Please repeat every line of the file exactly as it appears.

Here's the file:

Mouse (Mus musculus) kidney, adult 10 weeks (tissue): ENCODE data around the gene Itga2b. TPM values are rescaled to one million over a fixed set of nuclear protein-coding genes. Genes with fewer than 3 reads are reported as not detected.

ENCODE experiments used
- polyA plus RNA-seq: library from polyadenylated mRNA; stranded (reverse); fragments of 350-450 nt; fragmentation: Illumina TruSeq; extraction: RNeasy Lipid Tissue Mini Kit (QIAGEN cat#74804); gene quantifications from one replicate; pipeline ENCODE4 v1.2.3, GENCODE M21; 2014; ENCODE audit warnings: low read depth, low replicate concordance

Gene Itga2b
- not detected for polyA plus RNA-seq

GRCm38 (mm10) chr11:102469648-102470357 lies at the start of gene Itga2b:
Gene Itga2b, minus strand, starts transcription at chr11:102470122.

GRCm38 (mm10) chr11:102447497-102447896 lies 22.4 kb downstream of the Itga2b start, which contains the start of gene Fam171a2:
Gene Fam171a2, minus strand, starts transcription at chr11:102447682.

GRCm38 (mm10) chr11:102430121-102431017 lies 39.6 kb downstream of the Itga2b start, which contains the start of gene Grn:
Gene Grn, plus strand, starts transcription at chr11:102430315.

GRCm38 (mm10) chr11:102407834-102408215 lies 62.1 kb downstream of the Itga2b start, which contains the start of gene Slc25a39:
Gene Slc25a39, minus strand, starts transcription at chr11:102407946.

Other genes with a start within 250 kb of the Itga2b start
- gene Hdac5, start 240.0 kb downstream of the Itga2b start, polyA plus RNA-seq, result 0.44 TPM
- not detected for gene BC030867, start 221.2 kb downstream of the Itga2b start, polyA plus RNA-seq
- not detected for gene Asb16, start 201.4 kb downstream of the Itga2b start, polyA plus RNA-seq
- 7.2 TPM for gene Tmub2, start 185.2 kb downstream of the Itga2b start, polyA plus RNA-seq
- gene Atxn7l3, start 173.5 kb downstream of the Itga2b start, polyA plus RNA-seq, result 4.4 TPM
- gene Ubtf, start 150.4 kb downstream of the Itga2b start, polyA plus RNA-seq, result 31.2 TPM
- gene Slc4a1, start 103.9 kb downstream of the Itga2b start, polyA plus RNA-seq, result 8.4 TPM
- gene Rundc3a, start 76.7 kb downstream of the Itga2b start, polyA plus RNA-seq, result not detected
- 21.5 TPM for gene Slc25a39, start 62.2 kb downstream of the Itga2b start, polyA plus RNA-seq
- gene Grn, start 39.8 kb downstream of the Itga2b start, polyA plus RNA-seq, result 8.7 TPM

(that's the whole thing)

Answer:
Mouse (Mus musculus) kidney, adult 10 weeks (tissue): ENCODE data around the gene Itga2b. TPM values are rescaled to one million over a fixed set of nuclear protein-coding genes. Genes with fewer than 3 reads are reported as not detected.

ENCODE experiments used
- polyA plus RNA-seq: library from polyadenylated mRNA; stranded (reverse); fragments of 350-450 nt; fragmentation: Illumina TruSeq; extraction: RNeasy Lipid Tissue Mini Kit (QIAGEN cat#74804); gene quantifications from one replicate; pipeline ENCODE4 v1.2.3, GENCODE M21; 2014; ENCODE audit warnings: low read depth, low replicate concordance

Gene Itga2b
- not detected for polyA plus RNA-seq

GRCm38 (mm10) chr11:102469648-102470357 lies at the start of gene Itga2b:
Gene Itga2b, minus strand, starts transcription at chr11:102470122.

GRCm38 (mm10) chr11:102447497-102447896 lies 22.4 kb downstream of the Itga2b start, which contains the start of gene Fam171a2:
Gene Fam171a2, minus strand, starts transcription at chr11:102447682.

GRCm38 (mm10) chr11:102430121-102431017 lies 39.6 kb downstream of the Itga2b start, which contains the start of gene Grn:
Gene Grn, plus strand, starts transcription at chr11:102430315.

GRCm38 (mm10) chr11:102407834-102408215 lies 62.1 kb downstream of the Itga2b start, which contains the start of gene Slc25a39:
Gene Slc25a39, minus strand, starts transcription at chr11:102407946.

Other genes with a start within 250 kb of the Itga2b start
- gene Hdac5, start 240.0 kb downstream of the Itga2b start, polyA plus RNA-seq, result 0.44 TPM
- not detected for gene BC030867, start 221.2 kb downstream of the Itga2b start, polyA plus RNA-seq
- not detected for gene Asb16, start 201.4 kb downstream of the Itga2b start, polyA plus RNA-seq
- 7.2 TPM for gene Tmub2, start 185.2 kb downstream of the Itga2b start, polyA plus RNA-seq
- gene Atxn7l3, start 173.5 kb downstream of the Itga2b start, polyA plus RNA-seq, result 4.4 TPM
- gene Ubtf, start 150.4 kb downstream of the Itga2b start, polyA plus RNA-seq, result 31.2 TPM
- gene Slc4a1, start 103.9 kb downstream of the Itga2b start, polyA plus RNA-seq, result 8.4 TPM
- gene Rundc3a, start 76.7 kb downstream of the Itga2b start, polyA plus RNA-seq, result not detected
- 21.5 TPM for gene Slc25a39, start 62.2 kb downstream of the Itga2b start, polyA plus RNA-seq
- gene Grn, start 39.8 kb downstream of the Itga2b start, polyA plus RNA-seq, result 8.7 TPM